In this article, we learn about the process and connection between infant word learning and parents’ responsiveness to their infants growing vocabulary and multimodal behavior. One of the first major theoretical perspectives the authors, Catherine S. Tamis-LeMonda, Yana Kuchirko, and Lulu Song, state is responsiveness and early language development. In this perspective, research has shown how infant babbling has sophisticatedly progressed due to the mother’s responsiveness to her child. I don’t find it suspiring that in one study they found that infants of high-responsive mothers were more likely to achieve language milestones two months earlier than those that had low-responsive mothers. This theory familiarizes with a lot of the themes we encountered in class and in the book – the more involvement the parents have with their infant, the more positive their outcome compared to others.
The second major theoretical theory discussed, responsiveness and pragmatics, discusses ...view middle of the document...
Responsiveness and semantics, the third theory, also focuses on that fact that language learning is socially embedded and explains why that is; likewise in class, we learned that semantics is a complex task for infants because it requires both visual and auditory concentration in order to learn a new word, but with a caregivers continuous response the infant is more likely to process information in a more strategic way.
Another major theoretical perspective discussed, contiguity and contingency, describes the importance of the time between and order of an experience an infant has. This theory is easily understandable because as the article exemplified, an infant is likely to hear “apple” when an apple is physically present than the word “orange” when an apple is present, meaning they catch on quickly to what is being said and what is visually in front of them, further building on their word-mapping. Didactics and embodiment, the fifth theory in the article, is also important to familiarize with because as we learned the combination of physical and verbal cues by the parent is what allows infants to learn a word much more rapidly and remember it longer because they now have a picture that goes with the word. Also, the importance of gestures is both mentioned here and in lecture- how it increases infant attention and learning and promotes more interactive communication between the caregiver and the infant.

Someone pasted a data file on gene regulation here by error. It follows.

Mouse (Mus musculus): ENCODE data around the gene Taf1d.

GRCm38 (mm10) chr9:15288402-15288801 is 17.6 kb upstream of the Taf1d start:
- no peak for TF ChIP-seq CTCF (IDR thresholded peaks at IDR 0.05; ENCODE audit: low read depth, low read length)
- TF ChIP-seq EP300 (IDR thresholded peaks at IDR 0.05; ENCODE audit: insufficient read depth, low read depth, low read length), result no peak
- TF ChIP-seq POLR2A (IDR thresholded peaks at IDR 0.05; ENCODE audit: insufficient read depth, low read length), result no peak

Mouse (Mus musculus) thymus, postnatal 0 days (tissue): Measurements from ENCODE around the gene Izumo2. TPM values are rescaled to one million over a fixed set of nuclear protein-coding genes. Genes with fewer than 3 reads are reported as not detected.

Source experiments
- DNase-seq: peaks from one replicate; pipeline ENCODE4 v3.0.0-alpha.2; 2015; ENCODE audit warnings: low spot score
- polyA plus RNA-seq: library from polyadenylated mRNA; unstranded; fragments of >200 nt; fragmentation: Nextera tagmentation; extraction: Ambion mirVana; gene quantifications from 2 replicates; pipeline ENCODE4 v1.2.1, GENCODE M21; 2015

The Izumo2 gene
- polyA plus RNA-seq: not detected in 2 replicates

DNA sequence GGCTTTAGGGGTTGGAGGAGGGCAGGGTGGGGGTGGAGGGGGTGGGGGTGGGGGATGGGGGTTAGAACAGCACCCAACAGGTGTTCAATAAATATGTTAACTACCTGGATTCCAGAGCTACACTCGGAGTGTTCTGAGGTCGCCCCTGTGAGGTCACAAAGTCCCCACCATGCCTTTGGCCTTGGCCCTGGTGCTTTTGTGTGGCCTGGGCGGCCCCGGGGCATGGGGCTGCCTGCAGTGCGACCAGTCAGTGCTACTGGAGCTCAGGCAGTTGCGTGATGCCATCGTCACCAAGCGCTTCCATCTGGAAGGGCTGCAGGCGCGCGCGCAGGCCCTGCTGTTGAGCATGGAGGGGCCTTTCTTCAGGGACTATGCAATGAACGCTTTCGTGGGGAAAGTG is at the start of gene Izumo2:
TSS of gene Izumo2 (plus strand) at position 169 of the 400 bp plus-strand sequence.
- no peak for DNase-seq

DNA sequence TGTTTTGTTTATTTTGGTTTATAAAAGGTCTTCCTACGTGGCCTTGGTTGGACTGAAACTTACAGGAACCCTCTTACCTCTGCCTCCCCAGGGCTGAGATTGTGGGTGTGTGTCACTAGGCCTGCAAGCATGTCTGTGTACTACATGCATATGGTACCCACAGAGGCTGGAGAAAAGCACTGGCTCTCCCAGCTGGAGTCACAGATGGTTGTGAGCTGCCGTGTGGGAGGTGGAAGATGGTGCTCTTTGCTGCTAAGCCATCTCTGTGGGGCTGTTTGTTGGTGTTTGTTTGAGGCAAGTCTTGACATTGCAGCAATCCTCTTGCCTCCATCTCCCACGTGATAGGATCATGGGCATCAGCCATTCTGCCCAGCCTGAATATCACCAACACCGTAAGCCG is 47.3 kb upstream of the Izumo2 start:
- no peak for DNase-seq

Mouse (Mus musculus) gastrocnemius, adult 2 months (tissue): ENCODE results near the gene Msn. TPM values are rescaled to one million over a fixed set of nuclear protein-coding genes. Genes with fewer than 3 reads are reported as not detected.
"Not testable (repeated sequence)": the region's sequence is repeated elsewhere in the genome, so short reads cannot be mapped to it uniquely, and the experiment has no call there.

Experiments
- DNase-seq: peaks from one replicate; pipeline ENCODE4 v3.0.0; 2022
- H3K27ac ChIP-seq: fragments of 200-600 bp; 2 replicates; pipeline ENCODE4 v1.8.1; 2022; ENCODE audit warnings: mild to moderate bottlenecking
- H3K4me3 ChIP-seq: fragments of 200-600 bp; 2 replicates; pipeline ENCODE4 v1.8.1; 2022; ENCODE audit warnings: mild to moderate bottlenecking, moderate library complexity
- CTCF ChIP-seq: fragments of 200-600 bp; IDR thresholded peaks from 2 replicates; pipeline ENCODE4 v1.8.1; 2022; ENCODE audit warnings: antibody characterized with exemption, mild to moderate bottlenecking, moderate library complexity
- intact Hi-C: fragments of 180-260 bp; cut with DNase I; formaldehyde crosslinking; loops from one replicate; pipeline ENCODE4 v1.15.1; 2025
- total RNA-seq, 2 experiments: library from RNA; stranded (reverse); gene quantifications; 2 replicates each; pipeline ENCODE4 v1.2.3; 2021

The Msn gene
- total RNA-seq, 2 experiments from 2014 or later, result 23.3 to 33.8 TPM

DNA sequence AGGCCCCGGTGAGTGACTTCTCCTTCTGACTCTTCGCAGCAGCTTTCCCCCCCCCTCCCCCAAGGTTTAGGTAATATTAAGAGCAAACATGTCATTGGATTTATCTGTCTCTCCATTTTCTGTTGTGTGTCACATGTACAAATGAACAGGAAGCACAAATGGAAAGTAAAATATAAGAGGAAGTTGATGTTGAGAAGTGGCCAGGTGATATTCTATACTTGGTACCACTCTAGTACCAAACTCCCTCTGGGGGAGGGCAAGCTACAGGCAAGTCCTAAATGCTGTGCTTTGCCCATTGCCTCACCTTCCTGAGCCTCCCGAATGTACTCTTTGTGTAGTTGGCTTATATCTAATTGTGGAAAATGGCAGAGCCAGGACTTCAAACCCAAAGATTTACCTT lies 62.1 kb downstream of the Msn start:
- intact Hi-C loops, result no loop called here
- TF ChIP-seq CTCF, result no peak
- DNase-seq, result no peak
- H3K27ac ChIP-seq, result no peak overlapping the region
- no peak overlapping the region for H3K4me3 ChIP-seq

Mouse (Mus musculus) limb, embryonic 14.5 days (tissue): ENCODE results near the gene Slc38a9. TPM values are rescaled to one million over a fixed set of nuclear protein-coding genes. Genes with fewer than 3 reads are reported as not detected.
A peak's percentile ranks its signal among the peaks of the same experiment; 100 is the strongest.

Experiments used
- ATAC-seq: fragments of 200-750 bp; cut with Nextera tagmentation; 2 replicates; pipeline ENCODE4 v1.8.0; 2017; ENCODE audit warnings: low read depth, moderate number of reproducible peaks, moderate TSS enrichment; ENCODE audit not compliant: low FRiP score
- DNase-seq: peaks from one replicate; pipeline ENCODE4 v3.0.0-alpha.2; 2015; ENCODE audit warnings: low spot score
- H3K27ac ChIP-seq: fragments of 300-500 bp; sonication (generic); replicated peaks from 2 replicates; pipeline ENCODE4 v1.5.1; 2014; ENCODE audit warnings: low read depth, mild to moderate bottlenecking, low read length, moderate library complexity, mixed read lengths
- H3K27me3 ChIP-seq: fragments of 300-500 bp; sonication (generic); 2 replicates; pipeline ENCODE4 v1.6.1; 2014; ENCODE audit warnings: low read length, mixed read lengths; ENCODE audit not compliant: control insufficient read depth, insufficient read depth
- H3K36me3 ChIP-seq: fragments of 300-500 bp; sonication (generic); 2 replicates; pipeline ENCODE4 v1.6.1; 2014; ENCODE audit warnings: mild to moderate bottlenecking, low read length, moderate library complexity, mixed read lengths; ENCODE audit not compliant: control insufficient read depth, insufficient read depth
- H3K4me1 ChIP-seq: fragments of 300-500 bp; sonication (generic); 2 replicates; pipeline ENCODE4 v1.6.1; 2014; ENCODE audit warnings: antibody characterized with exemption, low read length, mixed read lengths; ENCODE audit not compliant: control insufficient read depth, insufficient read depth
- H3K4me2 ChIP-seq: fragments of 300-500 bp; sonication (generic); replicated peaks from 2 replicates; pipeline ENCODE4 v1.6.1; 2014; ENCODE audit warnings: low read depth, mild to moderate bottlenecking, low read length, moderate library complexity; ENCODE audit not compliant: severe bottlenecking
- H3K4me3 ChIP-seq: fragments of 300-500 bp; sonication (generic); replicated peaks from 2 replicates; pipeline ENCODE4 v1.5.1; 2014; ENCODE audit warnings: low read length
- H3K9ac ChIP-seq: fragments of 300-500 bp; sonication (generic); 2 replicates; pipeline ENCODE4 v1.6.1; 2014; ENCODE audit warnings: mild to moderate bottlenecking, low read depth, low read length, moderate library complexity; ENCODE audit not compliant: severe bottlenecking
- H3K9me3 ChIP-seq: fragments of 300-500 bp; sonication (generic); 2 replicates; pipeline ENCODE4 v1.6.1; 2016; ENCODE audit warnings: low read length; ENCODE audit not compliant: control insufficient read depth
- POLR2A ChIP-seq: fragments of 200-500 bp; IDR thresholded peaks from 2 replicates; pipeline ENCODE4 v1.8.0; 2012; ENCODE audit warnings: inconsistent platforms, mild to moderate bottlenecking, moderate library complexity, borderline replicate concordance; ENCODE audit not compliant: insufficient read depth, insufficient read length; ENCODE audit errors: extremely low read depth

Lastly, scaffolding, an integral part of the development of the infant’s ability to develop and learn because of the way a parent changes how they respond to their developing child. I find this theory fascinating because you wouldn’t think that there is a difference between saying to a crawling infant “book” and to a walking infant “want to read” but there is and furthermore, based on reading the text and discussions in class, we know that scaffolding is integral in early childhood because it is one way to foster positive self-evaluations through support and encouragement from parents.
The authors conclude by stating that even though different cultures differ in how often they respond to their infant, when they do the characteristics features of responsiveness are universal through the theories mentioned above and the benefits are evident in infants with more responsive parents than less responsive ones.